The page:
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It shouldn't go without mentioning, however, that that highly skilled costume designer Heidi Bivens'  hot-neon, day-glo accented beach wear, DTF sweatpants, and pink unicorn ski masks really transport viewers into the hyper-surreal world of Spring Breakers to the point of outmoding the efforts of the aforementioned houses of haute hipsterwares for the trending-now crowd. Indeed, the joint efforts of Bivens and Korine, not to mention the talents of cinematographer Benoît Debie, seem to signify an extremely creatively driven approach to fully realizing this project, but the commercial element Spring Breakers presents is most definitely a fashion force to be reckoned with, whether the message translates as what to buy or what not to buy. For me, I couldn't suppress the urge to indulge in a cinematic marathon of summer fashion features after practically gagging on Spring Breakers.

Takako Minekawa emerges from a thriteen year hiatus with Ponytail guitarist Dustin Wong

Posted by Kelly S. Osato, June 20, 2013 05:26pm | Post a Comment
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Sometimes the wait for new material from a beloved recording artist can feel like an eternity, especially when their last album presaged a significant shift in one's personal musical tastes. In February of 2001 I picked up Takako Minekawa's Maxi On! on a heavy vibe-induced hunch (the cover art called to me for reasons I'll never understand -- this kind of thing happens to me all the time) and it forever changed the quality of pop music I seek and enjoy. I spent the next few years digging into her extensive back catalog, digesting it rapidly while anticipating a new release that never came. So began my fascination with an artist that had seemingly just shelved her career as a keyboard-collecting, color obsessed, cat-loving experimental electro-pop singer/songwriter indefinitely.
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Twelve years later and I honestly can't remember the last time I checked Minekawa's near dormant website for news or scoured the interwebs for any new transmissions indicating fresh airs from one of my forever favorite recording artists. Then the other day a co-worker (and kindred spirit who knows me very well) uttered the words, "hey, have you seen that new Takako Minekawa album? We have two!" Gobsmacked. Yes, gobsmacked is the best word for my reaction to this query. No, I hadn't seen it. I hadn't heard it or heard of it, but I am listening to it, again, right now, all fifty seven minutes.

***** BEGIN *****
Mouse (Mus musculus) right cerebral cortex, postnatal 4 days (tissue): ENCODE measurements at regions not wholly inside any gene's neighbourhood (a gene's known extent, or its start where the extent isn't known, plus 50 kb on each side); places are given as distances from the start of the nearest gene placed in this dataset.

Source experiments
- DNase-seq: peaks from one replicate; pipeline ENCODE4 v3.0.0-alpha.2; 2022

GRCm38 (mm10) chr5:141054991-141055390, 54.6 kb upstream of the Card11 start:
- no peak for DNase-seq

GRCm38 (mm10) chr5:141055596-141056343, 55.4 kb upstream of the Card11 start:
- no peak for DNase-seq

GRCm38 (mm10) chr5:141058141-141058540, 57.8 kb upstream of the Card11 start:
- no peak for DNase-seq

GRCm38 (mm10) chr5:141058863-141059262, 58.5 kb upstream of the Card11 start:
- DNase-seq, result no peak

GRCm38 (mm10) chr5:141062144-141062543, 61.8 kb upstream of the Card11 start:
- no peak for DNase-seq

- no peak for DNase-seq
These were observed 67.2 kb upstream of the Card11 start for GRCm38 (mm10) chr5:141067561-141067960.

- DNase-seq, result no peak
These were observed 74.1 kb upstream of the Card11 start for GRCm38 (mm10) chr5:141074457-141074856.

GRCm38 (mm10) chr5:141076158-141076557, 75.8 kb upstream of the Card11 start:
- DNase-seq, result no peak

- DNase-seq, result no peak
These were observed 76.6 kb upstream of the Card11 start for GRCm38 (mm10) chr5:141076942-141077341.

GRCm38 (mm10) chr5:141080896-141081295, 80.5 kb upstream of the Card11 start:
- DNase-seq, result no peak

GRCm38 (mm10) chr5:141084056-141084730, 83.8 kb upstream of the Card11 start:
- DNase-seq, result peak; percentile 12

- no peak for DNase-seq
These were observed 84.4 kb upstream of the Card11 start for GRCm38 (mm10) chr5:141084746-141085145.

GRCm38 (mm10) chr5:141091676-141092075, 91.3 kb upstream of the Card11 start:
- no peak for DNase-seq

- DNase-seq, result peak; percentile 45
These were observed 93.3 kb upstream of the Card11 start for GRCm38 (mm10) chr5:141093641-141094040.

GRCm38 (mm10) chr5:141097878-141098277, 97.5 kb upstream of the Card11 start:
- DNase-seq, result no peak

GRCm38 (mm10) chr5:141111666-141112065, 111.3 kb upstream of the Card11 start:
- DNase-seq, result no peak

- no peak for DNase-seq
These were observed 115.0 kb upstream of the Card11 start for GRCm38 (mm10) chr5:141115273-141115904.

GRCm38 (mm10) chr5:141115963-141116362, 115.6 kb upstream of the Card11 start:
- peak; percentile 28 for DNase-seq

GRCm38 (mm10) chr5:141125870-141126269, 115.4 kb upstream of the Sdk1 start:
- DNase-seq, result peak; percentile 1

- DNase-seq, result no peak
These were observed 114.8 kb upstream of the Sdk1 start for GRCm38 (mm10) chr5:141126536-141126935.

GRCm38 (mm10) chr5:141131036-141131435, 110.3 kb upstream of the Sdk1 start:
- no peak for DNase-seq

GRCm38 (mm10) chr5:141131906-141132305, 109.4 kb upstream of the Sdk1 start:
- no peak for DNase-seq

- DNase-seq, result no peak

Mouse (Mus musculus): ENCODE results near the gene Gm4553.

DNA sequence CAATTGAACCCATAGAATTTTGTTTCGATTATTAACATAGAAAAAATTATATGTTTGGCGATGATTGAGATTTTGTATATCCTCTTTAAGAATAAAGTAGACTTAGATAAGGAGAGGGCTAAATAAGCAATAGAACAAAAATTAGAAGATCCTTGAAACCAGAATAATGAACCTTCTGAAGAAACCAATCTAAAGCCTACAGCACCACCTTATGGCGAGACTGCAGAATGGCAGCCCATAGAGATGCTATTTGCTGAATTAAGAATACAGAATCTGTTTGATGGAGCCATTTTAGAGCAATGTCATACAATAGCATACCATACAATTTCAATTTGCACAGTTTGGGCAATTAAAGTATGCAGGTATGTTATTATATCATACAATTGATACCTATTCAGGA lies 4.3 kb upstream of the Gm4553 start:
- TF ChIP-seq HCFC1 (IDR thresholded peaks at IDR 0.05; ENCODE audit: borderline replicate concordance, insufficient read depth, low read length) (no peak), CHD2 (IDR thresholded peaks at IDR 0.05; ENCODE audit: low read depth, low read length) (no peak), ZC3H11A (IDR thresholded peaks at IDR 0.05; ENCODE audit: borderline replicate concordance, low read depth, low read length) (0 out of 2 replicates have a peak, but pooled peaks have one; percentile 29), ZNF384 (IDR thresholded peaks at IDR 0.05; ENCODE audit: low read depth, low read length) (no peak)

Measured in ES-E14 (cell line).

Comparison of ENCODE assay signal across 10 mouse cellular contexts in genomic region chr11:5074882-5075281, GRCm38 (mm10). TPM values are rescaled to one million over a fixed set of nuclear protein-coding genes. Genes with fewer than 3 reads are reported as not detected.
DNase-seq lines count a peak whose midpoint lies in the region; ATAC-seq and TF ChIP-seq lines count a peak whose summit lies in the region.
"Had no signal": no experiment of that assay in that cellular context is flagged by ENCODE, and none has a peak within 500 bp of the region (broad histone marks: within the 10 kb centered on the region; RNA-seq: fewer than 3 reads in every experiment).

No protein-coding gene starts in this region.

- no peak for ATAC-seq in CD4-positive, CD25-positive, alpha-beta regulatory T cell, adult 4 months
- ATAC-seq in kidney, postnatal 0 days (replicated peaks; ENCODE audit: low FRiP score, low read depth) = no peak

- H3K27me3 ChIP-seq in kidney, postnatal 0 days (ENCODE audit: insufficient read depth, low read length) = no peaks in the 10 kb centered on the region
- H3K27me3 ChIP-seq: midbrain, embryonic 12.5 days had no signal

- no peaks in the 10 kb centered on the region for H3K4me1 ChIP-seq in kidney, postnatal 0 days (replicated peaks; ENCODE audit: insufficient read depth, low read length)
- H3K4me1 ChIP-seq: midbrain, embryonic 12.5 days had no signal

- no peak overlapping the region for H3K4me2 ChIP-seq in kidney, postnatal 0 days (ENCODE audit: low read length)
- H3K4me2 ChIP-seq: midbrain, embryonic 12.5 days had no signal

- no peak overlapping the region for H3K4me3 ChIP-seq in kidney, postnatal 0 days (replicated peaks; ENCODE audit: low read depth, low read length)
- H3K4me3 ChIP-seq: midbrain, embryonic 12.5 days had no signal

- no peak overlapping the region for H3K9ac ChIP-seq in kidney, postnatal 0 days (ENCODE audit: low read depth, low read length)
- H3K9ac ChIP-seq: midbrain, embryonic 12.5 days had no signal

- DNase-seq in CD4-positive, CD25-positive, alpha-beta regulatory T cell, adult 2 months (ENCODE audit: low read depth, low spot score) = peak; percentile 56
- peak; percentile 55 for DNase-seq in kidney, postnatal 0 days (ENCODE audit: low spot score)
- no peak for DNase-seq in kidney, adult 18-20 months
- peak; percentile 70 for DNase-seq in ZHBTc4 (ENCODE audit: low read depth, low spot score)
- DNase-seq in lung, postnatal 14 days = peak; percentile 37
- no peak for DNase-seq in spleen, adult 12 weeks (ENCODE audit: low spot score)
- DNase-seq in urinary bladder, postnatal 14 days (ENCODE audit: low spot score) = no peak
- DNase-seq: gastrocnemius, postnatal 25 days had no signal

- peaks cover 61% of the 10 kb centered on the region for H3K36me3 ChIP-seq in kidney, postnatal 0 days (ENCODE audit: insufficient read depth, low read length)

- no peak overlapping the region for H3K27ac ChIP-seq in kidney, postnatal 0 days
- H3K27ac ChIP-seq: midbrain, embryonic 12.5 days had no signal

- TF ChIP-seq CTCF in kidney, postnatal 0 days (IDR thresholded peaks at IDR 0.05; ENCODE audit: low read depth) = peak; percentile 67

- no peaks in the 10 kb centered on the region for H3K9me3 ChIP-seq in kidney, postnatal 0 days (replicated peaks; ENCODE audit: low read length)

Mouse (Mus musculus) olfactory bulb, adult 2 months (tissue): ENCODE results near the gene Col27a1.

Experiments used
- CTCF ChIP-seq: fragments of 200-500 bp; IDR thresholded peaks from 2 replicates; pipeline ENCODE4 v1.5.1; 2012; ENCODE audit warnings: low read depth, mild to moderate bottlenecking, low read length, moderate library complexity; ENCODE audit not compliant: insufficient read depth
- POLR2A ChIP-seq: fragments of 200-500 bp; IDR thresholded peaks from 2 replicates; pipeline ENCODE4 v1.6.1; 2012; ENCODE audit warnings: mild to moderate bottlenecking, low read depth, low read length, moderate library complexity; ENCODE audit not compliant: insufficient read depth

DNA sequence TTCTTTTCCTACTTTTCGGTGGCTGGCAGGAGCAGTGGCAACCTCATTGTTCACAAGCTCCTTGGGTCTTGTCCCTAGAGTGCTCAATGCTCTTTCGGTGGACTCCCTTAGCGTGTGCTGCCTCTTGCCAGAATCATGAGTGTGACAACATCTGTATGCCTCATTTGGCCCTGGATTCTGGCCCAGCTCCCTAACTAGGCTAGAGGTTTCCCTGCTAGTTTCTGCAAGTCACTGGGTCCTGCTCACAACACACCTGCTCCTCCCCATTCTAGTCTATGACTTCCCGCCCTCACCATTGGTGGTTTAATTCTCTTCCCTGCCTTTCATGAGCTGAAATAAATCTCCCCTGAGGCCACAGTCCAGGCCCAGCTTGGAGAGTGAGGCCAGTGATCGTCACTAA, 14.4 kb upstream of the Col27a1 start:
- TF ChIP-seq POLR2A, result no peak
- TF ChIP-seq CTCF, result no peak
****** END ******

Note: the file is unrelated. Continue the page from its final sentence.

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Son of Rogue's Gallery: Strange but Seaworthy Reworkings of Traditional Maritime Folk

Posted by Kelly S. Osato, March 4, 2013 01:17pm | Post a Comment
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Okay, we get it. There is no need for further evidence that Johnny Depp and Gore Verbinski have developed an immortalizing affinity for all things piratical. Not that there's anything wrong with pirate fever, mind you, (I might be the only one on staff here at Amoeba Music SF that'll openly admit to being stoked about the prospect of future chapters in Pirates of the Caribbean film series) it's just that their enthusiasm for more legendary exploits of swashbuckling buccaneers, pillaging priveteers, salty sea dogs, and scurvy scallywags of yore sure has manifested itself in stranger ways than Walt Disney's theme park attraction turned multi-billion dollar motion picture franchise success story (sorry, Haunted Mansion). Of course I'm talking about their published tributes to the sea chantey arts.
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Back in 2006 Depp and Verbinski had a hand in producing Hal Willner's Rogues Gallery: Pirate Ballads, Sea Songs and Chanteys -- an unruly and somewhat drunken compilation featuring an intriguing, genre-spanning line-up of mostly high profile pop/rock artists revisiting a bounty of maritime folk and seafaring work songs, songs that were once passed down quite literally over vast oceans of time thus contributing to modern music styles in more way than one might immediately suspect. These reinvigorated renditions of antiquated rhymes that comprise Rogues Gallery serve as pleasant testaments to the durability of oral tradition, though oddball tracks buoy here and there throughout the cut, rendering some beloved chantey-man reels near unrecognizable, freakish even, challenging imbibers to sink or swim along with each tune and demanding listeners to temper their grog with a certain amount of equanimity.